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November 19, 2019

PJ Fleck

Minneapolis, Minnesota

P.J. FLECK: Hello, everybody. Thanks for being here. Obviously, disappointed with the loss, big rivalry game. Got to give Iowa a lot of credit. They played really well, started really fast, got ourselves down in a hole and weren't able to come back from. We didn't play our best football, simple as that.

We've got to be able to respond. That's been the message this week, to be 1-0 in the Northwestern season. To be a champ, you've got to beat the champ. Northwestern is still the defending Big Ten West champions, and that's our message to our players. We've got a lot to get better at, and I'm sure you have a lot of questions. So we'll leave it at that and open it up.

Q. P.J., good quarterbacks through the years, but they've also sometimes struggled to get the guy who can really elevate the program. Looks like Zack was really talented. Tanner is having a great year this year, and you have some good freshmen. Do you feel you're going to be able to get the guys who can elevate the program?
P.J. FLECK: I feel like we can do that. I feel like you can do that here at the University of Minnesota. I think there's a lot of strategy behind it, how you're going to be able to get those types of players to come here. It's not just about the stars or the rankings or things like that. Tanner Morgan was a two star, started out that way, then worked his way up to a 3, 3 1/2, 4, I don't know what he was. He was committed to us when we were at Western Michigan, known him for five years, and he's a winner. I think you need to be able to find winners at the quarterback position.

We have a young man that's committed out two years. We have four quarterbacks right now. I know they're young, and they're going to keep developing and getting better, and there's competition within the group, which is really healthy, and Coach Ciarrocca has got a great relationship with all of them.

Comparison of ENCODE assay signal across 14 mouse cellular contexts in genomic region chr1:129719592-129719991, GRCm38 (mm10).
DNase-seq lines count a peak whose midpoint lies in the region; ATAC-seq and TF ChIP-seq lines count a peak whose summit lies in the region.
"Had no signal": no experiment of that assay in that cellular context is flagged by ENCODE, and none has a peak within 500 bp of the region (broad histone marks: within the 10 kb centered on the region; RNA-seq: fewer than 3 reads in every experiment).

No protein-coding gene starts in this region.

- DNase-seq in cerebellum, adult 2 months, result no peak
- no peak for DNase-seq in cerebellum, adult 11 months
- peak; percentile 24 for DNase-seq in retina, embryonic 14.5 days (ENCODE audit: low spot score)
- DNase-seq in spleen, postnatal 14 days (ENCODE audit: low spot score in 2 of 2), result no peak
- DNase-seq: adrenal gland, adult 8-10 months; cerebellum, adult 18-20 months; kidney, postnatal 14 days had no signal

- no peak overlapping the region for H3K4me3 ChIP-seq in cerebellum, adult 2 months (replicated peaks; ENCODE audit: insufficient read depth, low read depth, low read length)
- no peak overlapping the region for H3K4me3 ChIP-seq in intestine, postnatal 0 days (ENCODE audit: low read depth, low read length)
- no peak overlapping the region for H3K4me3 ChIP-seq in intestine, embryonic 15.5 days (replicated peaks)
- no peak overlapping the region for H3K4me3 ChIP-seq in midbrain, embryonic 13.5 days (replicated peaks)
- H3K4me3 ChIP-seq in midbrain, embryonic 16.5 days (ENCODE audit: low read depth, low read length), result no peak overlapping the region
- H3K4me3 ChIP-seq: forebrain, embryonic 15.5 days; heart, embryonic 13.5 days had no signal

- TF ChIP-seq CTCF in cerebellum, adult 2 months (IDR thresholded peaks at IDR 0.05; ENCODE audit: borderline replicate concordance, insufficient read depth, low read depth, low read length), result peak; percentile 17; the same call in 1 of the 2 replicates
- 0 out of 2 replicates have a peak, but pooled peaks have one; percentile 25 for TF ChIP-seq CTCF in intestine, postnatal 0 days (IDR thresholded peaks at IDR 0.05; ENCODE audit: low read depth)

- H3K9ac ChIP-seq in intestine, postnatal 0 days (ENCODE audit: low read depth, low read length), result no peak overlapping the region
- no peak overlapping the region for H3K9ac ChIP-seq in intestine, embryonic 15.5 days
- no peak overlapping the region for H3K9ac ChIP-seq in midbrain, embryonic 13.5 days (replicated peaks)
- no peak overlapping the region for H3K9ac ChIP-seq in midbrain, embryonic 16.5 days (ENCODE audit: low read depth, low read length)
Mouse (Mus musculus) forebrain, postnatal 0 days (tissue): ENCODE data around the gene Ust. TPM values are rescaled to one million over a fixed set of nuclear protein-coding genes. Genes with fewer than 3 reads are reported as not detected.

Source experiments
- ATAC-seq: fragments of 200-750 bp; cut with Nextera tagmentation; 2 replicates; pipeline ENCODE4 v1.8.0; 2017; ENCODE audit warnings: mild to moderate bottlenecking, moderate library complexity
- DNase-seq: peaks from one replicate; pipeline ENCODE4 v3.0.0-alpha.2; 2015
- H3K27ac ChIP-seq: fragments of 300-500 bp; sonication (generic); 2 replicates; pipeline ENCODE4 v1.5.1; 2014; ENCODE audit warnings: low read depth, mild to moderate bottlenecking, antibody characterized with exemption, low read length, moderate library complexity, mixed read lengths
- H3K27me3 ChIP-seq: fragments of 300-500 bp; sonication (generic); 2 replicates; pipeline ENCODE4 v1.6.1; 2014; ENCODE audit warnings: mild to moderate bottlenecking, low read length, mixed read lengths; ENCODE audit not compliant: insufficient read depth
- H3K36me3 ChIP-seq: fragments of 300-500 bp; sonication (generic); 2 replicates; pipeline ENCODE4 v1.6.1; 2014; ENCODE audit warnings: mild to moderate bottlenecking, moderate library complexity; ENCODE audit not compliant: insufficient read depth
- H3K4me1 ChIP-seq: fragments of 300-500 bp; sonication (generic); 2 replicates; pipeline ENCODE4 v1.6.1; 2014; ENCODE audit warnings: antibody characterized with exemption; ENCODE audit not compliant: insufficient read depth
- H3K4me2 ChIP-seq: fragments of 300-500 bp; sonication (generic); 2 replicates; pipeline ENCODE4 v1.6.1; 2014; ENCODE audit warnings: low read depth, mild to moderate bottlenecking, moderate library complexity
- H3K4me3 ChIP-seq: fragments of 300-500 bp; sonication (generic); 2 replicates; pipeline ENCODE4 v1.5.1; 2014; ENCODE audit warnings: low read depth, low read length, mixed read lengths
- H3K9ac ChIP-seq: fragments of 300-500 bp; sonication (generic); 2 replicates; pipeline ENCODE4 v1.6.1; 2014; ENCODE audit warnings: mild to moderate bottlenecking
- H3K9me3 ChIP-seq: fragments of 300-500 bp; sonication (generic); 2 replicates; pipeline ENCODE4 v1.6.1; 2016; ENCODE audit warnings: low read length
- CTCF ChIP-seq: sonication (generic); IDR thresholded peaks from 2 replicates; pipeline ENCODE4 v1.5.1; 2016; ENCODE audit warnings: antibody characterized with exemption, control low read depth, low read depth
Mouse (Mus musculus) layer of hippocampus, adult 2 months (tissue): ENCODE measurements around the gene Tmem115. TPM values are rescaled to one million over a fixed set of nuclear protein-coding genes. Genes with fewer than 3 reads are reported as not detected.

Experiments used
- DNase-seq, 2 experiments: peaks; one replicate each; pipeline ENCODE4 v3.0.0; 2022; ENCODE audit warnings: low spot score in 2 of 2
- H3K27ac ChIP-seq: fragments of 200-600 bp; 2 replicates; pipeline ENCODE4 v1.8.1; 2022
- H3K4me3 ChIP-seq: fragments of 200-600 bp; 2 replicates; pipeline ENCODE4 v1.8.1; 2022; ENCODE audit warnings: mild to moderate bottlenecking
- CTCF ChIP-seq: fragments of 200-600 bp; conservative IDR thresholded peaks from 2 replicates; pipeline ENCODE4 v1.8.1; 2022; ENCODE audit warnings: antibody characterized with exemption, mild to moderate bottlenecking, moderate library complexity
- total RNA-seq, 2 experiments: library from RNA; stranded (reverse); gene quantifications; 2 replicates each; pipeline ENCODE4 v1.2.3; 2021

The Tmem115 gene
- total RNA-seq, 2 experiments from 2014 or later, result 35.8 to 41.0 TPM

I think the development of our quarterbacks is getting there. We're still awfully young. We have two sophomores, and then we have two freshmen. But in terms of where we're going, in terms of developing quarterbacks, recruiting quarterbacks to run our system is where we want to be.

Q. I know they're impossible injuries to assess, but is Tanner making enough progress to be on track to play yet?
P.J. FLECK: Making progress, but he's in protocol. So that's all out of my hands. That's all up to our medical staff and trainers, who are all doing a great job. They did a great job on the sidelines noticing him and making him go down. A lot of people are telling me faking an injury and having a guy go down, that's ridiculous. I want my starting quarterback to go down so he has to come out so I can put the true freshman in? That doesn't make any sense.

But I was really proud of our medical staff of seeing that to make him go down. I wasn't about to run back on the field. I'm just glad that everybody saw it, and we could get him the help that he needed.

Q. Who would you play at quarterback if he didn't? Do you know that for sure or not who's going to be starting?
P.J. FLECK: I don't know yet. Whoever plays better in practice this week, if it comes down to it. It's a competition between Jacob and Cole, and they're both getting better. They're both working really hard. They've both made a ton of progress. They both had a lot thrown at them.

There's been a little bit of a blessing with Zack being hurt, in terms of Zack is definitely going to get the year back with a redshirt. But there's also a blessing in that those guys have gotten all the two reps, and they've split those the entire year. Instead of going over to run scout team, they've been over with us in the varsity and being able to get those reps as a true freshman, which usually doesn't happen.

So I'm really proud of the progress they're making. They're still two true freshmen, but I'm proud of the progress they're making and Coach Ciarrocca is making with them.

Q. When is that decision made who the quarterback will be? Is it almost a game time?
P.J. FLECK: When I know, I won't call you and tell you that, but it will be later. It's hard to tell because Tanner's day by day. So based on his status, and as we keep getting later in the week, we'll know more. Then from there, I'll have his information, and the data I have, based on how well Jacob and Cole have performed in practice, and we'll make a decision. You might see both of them play even on Saturday if Tanner can't go.

Q. P.J., you don't have to talk about Tanner's situation specifically, but I'm just curious, when people hear concussion protocol, it's kind of like this vague thing. From your perspective, what happens when you guys have a player that goes through that, and just kind of what is the process that you guys go through?